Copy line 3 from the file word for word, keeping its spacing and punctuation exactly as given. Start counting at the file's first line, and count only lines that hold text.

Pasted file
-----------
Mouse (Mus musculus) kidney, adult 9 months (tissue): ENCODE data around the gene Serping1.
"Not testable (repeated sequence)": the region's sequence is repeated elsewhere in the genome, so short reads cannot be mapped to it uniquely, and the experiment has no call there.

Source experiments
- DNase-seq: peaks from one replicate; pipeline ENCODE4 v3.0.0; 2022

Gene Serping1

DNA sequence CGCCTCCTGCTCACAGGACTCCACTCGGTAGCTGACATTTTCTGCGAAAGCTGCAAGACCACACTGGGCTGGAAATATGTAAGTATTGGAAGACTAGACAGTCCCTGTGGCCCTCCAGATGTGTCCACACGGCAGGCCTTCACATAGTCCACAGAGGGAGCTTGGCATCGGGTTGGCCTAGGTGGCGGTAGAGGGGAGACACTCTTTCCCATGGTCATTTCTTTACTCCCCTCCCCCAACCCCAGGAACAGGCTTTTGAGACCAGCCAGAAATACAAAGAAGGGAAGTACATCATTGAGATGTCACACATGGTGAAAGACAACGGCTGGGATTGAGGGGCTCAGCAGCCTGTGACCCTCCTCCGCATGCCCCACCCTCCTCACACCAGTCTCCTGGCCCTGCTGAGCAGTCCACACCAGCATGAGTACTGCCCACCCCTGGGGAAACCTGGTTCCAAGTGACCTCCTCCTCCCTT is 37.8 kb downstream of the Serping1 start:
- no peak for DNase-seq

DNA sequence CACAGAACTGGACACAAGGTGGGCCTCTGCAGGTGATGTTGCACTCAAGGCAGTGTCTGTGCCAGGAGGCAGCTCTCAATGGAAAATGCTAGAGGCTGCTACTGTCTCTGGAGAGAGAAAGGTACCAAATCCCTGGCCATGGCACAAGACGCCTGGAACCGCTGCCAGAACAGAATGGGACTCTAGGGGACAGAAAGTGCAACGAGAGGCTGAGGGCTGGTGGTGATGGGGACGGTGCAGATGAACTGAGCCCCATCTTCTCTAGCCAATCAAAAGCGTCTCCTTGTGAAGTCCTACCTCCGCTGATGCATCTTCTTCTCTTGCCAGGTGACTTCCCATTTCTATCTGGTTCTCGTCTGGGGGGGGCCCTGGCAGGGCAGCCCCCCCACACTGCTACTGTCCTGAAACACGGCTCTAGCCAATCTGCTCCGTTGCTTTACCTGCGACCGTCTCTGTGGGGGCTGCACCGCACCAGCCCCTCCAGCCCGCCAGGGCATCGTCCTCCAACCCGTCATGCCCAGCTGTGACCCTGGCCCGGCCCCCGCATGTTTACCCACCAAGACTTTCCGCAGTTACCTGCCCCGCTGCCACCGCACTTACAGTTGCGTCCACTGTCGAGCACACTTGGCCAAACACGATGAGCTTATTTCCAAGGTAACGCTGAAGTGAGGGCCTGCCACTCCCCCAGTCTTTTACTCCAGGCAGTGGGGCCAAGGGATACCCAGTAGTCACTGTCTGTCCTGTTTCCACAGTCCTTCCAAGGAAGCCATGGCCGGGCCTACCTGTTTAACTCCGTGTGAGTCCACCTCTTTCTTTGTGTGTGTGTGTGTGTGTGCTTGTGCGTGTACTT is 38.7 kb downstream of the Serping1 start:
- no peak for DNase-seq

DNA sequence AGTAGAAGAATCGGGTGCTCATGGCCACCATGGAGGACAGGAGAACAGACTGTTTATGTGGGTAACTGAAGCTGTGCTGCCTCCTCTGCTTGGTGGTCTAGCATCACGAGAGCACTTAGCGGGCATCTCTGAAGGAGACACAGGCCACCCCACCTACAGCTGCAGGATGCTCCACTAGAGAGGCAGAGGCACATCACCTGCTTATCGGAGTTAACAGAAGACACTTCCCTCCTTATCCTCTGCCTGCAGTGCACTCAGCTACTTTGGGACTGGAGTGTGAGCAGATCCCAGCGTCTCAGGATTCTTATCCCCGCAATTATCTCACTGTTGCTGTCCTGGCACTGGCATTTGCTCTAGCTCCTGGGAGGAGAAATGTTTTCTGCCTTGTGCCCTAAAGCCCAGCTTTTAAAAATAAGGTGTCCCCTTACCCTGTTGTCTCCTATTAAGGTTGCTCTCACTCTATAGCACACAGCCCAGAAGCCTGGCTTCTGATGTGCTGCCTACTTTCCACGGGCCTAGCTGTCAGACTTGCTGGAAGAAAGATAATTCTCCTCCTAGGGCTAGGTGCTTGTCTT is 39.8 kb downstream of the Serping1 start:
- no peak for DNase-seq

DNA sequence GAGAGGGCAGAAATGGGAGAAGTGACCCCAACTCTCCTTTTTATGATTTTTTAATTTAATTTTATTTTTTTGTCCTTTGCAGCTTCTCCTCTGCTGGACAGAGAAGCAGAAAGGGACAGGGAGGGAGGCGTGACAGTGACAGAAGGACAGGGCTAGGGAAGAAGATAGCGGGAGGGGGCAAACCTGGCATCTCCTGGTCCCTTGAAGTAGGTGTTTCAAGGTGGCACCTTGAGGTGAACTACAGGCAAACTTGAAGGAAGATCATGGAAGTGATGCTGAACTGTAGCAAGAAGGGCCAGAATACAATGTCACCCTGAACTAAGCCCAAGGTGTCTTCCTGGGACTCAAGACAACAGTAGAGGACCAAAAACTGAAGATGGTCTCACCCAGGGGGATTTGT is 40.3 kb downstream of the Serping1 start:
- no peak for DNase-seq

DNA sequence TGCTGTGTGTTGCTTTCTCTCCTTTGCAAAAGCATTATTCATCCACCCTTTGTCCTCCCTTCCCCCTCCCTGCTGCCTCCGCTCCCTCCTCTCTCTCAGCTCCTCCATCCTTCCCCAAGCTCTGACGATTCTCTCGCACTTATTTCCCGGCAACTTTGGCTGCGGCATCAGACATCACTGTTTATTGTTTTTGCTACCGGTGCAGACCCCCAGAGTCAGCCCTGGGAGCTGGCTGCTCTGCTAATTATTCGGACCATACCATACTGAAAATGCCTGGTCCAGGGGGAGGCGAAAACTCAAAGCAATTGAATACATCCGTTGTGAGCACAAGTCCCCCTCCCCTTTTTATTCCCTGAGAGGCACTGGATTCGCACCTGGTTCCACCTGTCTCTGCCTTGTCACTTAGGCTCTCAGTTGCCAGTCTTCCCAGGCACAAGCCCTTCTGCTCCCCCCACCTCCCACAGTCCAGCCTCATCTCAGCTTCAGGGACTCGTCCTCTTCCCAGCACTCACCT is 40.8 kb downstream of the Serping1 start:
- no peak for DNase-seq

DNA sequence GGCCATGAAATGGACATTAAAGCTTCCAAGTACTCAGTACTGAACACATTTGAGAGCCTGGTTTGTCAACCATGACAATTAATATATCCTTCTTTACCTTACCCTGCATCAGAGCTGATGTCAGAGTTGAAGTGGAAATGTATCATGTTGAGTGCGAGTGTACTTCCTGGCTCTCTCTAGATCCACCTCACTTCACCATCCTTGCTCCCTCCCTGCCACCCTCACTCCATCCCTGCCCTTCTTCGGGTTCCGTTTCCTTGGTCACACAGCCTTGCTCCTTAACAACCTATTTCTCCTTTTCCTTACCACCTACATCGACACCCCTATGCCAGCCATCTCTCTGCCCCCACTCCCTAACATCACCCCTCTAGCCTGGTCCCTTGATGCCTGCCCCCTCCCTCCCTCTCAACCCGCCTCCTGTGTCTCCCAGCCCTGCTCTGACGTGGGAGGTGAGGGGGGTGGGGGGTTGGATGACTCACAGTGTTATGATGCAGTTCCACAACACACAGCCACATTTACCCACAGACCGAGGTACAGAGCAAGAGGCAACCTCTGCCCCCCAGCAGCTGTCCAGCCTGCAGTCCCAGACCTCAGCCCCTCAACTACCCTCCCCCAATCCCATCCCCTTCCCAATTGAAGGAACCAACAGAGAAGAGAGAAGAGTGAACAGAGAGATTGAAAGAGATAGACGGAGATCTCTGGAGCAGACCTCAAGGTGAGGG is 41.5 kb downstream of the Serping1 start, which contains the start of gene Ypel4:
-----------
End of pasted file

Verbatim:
Source experiments